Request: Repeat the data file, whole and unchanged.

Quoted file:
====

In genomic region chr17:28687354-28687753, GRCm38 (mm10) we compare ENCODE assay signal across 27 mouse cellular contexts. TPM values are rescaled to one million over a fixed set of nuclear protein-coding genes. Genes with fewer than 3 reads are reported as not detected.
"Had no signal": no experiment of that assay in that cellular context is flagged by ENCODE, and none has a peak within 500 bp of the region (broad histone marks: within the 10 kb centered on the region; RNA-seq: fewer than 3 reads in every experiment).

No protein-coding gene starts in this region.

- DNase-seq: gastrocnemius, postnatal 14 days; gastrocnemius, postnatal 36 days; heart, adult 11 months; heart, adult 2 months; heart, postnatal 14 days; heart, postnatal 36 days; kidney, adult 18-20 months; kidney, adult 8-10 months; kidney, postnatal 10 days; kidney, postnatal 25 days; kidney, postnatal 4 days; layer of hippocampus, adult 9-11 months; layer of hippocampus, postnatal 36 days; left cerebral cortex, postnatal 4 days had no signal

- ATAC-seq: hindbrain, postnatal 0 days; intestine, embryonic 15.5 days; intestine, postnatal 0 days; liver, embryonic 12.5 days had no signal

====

In genomic region chr17:28687354-28687753, GRCm38 (mm10) we compare ENCODE assay signal across 27 mouse cellular contexts. TPM values are rescaled to one million over a fixed set of nuclear protein-coding genes. Genes with fewer than 3 reads are reported as not detected.
"Had no signal": no experiment of that assay in that cellular context is flagged by ENCODE, and none has a peak within 500 bp of the region (broad histone marks: within the 10 kb centered on the region; RNA-seq: fewer than 3 reads in every experiment).

No protein-coding gene starts in this region.

- DNase-seq: gastrocnemius, postnatal 14 days; gastrocnemius, postnatal 36 days; heart, adult 11 months; heart, adult 2 months; heart, postnatal 14 days; heart, postnatal 36 days; kidney, adult 18-20 months; kidney, adult 8-10 months; kidney, postnatal 10 days; kidney, postnatal 25 days; kidney, postnatal 4 days; layer of hippocampus, adult 9-11 months; layer of hippocampus, postnatal 36 days; left cerebral cortex, postnatal 4 days had no signal

- ATAC-seq: hindbrain, postnatal 0 days; intestine, embryonic 15.5 days; intestine, postnatal 0 days; liver, embryonic 12.5 days had no signal